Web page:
You know it's a peculiar election year when Mitt Romney and Sen. Elizabeth Warren, D-Mass., can agree that the presumptive Republican presidential nominee is a "fraud." But that label shouldn't be reserved for Donald Trump alone. It's also an apt description of the man Trump supplanted as the de facto leader of the party - Romney's running mate in 2012, House Speaker Paul D. Ryan, R-Wis.
Indeed, years before Trump sold Republican primary voters on the myth of his own great success, Ryan sold a credulous Washington establishment on the notion that he was a serious thinker overflowing with political courage - a policy wonk uniquely willing to tackle tough issues such as entitlement reform. In the past month, however, it has become more obvious than ever that Ryan's reputation is worth about as much as a degree from Trump University. Let's review.
Conservatives are -- to put it mildly -- disappointed by FBI Director James Comey's decision not to recommend criminal charges against Hillary Clinton over her use of a personal server for classified State Department e-mails. The National Review's Jonah Goldberg blogged, "I don't get it." Tom Fitton, the president of Judicial Watch, the nonprofit that helped bring Clinton's e-mails to light, said there was a "disconnect between Comey's devastating findings and his weak recommendation." Right-wing Twitter is a flutter with indignation.
And the disappointment is understandable. Comey said it was quite possible that hostile powers had breached her e-mail server. What's more, he put the lie to Clinton's claim that she never knowingly sent classified information through her private server.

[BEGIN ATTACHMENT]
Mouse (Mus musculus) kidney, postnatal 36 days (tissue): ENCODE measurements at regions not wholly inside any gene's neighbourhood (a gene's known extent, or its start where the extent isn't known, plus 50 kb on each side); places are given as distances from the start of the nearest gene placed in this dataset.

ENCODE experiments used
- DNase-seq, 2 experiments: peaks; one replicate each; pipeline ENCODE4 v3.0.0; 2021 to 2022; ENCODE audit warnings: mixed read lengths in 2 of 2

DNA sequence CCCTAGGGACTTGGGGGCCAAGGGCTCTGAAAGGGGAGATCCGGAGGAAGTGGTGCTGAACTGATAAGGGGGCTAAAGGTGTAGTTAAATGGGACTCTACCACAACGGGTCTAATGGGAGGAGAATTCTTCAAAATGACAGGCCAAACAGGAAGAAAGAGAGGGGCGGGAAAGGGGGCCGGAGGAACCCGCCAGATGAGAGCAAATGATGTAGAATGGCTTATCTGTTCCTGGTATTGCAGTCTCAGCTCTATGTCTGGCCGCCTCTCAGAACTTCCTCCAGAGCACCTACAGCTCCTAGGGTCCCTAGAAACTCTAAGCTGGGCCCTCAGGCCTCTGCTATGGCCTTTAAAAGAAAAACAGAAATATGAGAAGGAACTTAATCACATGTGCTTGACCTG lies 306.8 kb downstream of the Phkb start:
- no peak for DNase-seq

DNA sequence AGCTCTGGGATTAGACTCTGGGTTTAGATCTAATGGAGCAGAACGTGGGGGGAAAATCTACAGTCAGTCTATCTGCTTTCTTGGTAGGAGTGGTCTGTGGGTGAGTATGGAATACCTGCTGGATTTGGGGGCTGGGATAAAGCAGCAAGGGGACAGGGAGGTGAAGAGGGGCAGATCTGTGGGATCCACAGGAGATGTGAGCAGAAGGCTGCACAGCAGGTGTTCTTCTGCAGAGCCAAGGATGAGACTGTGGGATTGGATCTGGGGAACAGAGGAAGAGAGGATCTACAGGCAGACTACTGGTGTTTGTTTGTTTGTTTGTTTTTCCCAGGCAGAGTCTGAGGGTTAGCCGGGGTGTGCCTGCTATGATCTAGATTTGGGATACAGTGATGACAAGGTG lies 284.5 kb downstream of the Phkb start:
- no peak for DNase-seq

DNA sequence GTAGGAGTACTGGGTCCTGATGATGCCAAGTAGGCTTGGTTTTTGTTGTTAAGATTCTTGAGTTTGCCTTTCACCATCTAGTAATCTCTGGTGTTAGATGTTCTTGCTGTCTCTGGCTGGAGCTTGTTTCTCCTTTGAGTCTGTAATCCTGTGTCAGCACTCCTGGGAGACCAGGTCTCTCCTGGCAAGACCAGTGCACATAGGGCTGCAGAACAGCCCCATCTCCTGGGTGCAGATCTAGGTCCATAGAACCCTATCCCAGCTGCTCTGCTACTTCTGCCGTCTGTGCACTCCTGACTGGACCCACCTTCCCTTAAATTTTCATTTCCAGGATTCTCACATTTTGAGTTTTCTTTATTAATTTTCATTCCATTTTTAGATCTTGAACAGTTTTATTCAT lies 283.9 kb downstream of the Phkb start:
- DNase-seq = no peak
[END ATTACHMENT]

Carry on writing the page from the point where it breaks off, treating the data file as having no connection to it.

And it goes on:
You introduce yourself to voters as a son of Kansas and Kenya, an emblem of this country’s openness to outsiders and its embrace of difference. Your election and re-election affirm the distance that the United States has traveled, or so you believe. So you hope.
Then you look up toward the end of your second term to behold a Republican presidential nominee who is cynically exploiting racism and xenophobia to put the White House within his own reach. He’s not merely your adversary; he’s your antithesis. And his victory would do more than endanger your policies. It would question the very moral of your journey, the very bend of the arc you frequently invoke.
That’s what Barack Obama confronts right now, and that’s why he hit the campaign trail Tuesday, appearing onstage with Hillary Clinton in North Carolina and proclaiming without reservation that “there has never been any man or woman more qualified for this office” than she. That’s why he’ll say words like those again and again, with the same fire, in the months ahead.
Last week's landmark Supreme Court decision striking down Texas anti-abortion laws has emboldened abortion-rights activists, who now hope to lay waste to abortion restrictions all over the U.S. Their success or failure will depend on whether the Supreme Court proves willing to overhaul its abortion jurisprudence. And that's no sure thing.
To understand the developing legal war, you have to distinguish between different kinds of abortion restrictions. Some state laws resemble those struck down in Texas in their focus on regulating abortion providers. Others are broader limitations on a woman's decision-making autonomy, or the treatment of fetal tissue after abortion.
The first set of laws will now have to pass the Supreme Court's new cost-benefit test, making them vulnerable to challenge. But the broader laws do not fit into that framework as neatly, and will probably require the Supreme Court to weigh in again.
Remember Fort Dodge, Iowa?
No? Well, that's understandable. It's been a long time - seven months - since an event in Fort Dodge that turned out to be historic: Hillary Clinton's last news conference.
The candidate, famously opaque, answered a grand total of seven questions there on Dec. 4, 2015. Since then, although she's given individual interviews, she hasn't made herself available for general media questioning.
That must change, and what better moment than immediately, given the news that FBI Director James B. Comey has recommended no charges be brought against the presumptive Democratic nominee for president.